"The reasons for my concern"
Noam Chomsky on U.S.foreign policy
Excerpts from Noam Chomsky's written responses
from Celia Jakubowicz June 13, 1983
Source: C.P. Otero, ed., Language and Politics (Black Rose, 1988),
The main reasons for my concern with U.S. foreign policy are
that I find it, in general, horrifying, and that I think that
it is possible for me to do something to modify it, at least to
mitigate some of its most dangerous and destructive aspects. In
the concrete circumstances of my own society, where I live and
work, there are various ways to do this: speaking, writing, organizing,
demonstrating, resisting, and others. Over the years, I've been
engaged in a variety of such activities.
The foreign policy of other states is also in general horrifying
-- roughly speaking, states are violent to the extent that they
have the power to act in the interests of those with domestic
power -- but there is not very much that I can do about it. It
is, for example, easy enough for an American intellectual to write
critical analyses of the behavior of the Soviet Union in Afghanistan
and Eastern Europe (or in supporting the Argentine generals),
but such efforts have little if any effect in modifying or reversing
the actions of the U.S.S.R. Rather, such efforts, which are naturally
much welcomed by those who dominate the ideological institutions
here, may serve to contribute to the violence of the American
state, by reinforcing the images of Soviet brutality (often accurate)
that are used to frighten Americans into conformity and obedience.
I do not suggest that this is a reason to avoid critical analysis
of the U.S.S.R.; in fact, I have often written on the foreign
policy of the Soviet state. Nor would I criticize someone who
devotes much, even all his work to this task. But we should understand
that the moral value of this work is at best very slight, where
the moral value of an action is judged in terms of its human consequences.
In fact, rather delicate judgments sometimes arise, for people
who are committed to decent moral values. Suppose, for example,
that some German intellectual chose in 1943 to write articles
on terrible things done by Britain, or the U.S., or the Jews.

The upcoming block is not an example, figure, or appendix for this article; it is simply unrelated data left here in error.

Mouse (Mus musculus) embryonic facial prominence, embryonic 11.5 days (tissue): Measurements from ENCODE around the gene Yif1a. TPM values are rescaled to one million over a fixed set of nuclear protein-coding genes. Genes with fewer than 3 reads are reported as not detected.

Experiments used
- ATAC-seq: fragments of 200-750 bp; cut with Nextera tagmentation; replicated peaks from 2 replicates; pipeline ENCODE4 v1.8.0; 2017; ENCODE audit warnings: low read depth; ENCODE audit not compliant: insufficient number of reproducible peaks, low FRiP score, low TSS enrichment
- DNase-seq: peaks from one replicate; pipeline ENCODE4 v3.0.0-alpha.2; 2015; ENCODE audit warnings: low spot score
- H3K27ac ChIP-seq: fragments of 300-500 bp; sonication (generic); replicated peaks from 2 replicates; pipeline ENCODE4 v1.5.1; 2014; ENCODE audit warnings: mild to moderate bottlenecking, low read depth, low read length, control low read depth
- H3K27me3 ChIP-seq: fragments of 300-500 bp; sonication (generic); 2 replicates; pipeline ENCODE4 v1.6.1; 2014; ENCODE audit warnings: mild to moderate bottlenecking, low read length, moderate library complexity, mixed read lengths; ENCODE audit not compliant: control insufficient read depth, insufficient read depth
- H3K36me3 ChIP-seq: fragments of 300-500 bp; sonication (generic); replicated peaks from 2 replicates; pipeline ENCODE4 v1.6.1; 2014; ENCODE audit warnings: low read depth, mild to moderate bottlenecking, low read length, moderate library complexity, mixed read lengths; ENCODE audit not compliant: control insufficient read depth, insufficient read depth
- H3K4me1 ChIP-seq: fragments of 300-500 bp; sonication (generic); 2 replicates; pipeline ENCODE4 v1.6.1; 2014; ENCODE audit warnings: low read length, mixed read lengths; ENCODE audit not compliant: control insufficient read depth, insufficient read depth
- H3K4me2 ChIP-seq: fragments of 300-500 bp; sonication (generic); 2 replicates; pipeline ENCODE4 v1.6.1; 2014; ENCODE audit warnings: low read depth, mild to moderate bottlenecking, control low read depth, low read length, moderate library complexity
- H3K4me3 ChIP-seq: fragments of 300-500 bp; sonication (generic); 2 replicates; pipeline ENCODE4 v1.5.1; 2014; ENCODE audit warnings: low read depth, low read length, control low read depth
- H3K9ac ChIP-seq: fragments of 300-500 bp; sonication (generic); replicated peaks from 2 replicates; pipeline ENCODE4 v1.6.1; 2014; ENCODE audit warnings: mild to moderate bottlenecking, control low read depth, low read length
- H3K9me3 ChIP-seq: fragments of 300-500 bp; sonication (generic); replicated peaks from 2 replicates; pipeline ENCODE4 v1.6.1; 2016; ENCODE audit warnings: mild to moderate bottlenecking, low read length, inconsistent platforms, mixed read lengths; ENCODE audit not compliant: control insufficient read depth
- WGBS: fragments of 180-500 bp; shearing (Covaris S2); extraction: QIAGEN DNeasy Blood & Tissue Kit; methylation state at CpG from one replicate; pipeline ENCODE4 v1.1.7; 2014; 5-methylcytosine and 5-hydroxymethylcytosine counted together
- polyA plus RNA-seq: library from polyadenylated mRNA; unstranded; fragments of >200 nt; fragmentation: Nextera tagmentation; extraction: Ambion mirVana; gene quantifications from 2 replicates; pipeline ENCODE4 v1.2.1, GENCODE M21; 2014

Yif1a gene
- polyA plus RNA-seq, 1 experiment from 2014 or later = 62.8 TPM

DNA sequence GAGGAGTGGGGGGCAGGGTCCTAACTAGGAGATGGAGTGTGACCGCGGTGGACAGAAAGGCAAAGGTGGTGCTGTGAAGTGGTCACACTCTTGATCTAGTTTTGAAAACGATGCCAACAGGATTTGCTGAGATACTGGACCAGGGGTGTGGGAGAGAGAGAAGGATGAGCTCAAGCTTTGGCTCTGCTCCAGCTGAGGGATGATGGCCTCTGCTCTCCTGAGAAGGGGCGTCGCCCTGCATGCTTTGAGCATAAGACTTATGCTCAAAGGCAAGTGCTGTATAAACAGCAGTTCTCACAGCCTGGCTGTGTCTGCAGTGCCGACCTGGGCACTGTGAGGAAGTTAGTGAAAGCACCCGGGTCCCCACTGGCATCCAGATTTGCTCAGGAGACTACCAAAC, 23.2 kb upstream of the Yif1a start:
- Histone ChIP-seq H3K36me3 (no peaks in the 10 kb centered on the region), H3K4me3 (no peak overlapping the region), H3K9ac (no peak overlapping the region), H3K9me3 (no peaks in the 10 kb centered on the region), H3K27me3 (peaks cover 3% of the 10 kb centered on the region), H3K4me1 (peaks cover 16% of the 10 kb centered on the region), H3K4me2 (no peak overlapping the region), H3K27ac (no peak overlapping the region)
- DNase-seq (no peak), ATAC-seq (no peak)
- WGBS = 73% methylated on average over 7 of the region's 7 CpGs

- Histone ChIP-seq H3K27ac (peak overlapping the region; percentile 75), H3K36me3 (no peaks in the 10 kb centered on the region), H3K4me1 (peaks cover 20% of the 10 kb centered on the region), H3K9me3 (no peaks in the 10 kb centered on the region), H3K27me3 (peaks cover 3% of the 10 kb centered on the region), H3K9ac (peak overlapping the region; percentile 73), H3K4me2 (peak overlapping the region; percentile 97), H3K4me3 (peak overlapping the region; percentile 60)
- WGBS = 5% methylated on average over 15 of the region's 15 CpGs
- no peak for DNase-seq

What he wrote might be correct, but we would not be very much
The same comments hold for a Soviet intellectual who devotes
himself to a critical analysis of U.S. atrocities in Southeast
Asia or Central America (or to the American support for the Argentine
generals). What he says may be correct; its significance, for
people being bombed or terrorized or tortured within the domains
of American power and influence is negligible, possibly even negative.
These are truisms, constantly denied by intellectual servants
of state power who, for obvious reasons, pretend not to understand
them and typically criticize those who act in accordance with
decent moral principles as having a "double standard"
I try to concentrate my political activities -- writing included
-- in areas where there is some moral significance to these activities,
hence primarily in areas where people I can reach may act to change
policies that are abhorrent, dangerous and destructive. Of course
there are other factors that influence my choices, facts about
my personal history, etc., which are of no interest here. One
can have many reasons for engaging in political action. If the
reasons are to help suffering people, to avert threats or catastrophes,
and so on, then the criteria are fairly clear. For an American
intellectual, these criteria dictate a prime concern for policies
undertaken and pursued here, whether in the international or domestic
In some intellectual circles, it is considered naive or foolish